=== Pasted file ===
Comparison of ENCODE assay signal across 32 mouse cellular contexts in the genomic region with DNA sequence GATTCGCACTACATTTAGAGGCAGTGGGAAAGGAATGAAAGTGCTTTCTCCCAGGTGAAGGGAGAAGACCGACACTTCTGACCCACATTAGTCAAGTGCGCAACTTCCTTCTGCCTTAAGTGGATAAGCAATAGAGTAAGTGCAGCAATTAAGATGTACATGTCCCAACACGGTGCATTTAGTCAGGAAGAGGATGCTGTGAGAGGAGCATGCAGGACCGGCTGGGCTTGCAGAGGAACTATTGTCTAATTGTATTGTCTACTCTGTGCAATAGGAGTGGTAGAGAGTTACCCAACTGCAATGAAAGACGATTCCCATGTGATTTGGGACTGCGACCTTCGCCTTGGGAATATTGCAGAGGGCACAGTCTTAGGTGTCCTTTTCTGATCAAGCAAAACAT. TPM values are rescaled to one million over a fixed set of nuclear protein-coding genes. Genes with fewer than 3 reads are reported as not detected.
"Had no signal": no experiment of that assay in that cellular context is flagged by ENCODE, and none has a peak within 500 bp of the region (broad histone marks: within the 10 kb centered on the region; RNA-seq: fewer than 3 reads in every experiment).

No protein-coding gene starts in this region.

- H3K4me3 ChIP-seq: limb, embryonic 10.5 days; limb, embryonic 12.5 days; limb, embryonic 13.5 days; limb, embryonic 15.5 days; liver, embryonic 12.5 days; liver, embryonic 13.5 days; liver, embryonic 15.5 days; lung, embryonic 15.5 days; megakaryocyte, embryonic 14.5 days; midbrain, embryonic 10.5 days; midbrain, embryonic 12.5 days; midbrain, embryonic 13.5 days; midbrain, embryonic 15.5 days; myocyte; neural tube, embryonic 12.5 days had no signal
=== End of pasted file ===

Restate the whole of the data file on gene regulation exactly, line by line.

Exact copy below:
Comparison of ENCODE assay signal across 32 mouse cellular contexts in the genomic region with DNA sequence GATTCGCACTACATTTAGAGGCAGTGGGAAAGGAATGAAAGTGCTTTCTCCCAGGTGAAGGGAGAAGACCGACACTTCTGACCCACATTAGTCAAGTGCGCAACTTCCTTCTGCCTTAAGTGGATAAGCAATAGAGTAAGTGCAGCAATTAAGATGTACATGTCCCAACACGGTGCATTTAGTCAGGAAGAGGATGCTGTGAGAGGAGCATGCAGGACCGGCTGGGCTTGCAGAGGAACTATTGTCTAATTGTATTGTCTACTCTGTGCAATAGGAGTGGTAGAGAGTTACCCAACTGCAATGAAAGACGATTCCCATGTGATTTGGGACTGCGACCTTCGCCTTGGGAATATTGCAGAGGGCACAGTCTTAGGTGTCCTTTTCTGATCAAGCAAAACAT. TPM values are rescaled to one million over a fixed set of nuclear protein-coding genes. Genes with fewer than 3 reads are reported as not detected.
"Had no signal": no experiment of that assay in that cellular context is flagged by ENCODE, and none has a peak within 500 bp of the region (broad histone marks: within the 10 kb centered on the region; RNA-seq: fewer than 3 reads in every experiment).

No protein-coding gene starts in this region.

- H3K4me3 ChIP-seq: limb, embryonic 10.5 days; limb, embryonic 12.5 days; limb, embryonic 13.5 days; limb, embryonic 15.5 days; liver, embryonic 12.5 days; liver, embryonic 13.5 days; liver, embryonic 15.5 days; lung, embryonic 15.5 days; megakaryocyte, embryonic 14.5 days; midbrain, embryonic 10.5 days; midbrain, embryonic 12.5 days; midbrain, embryonic 13.5 days; midbrain, embryonic 15.5 days; myocyte; neural tube, embryonic 12.5 days had no signal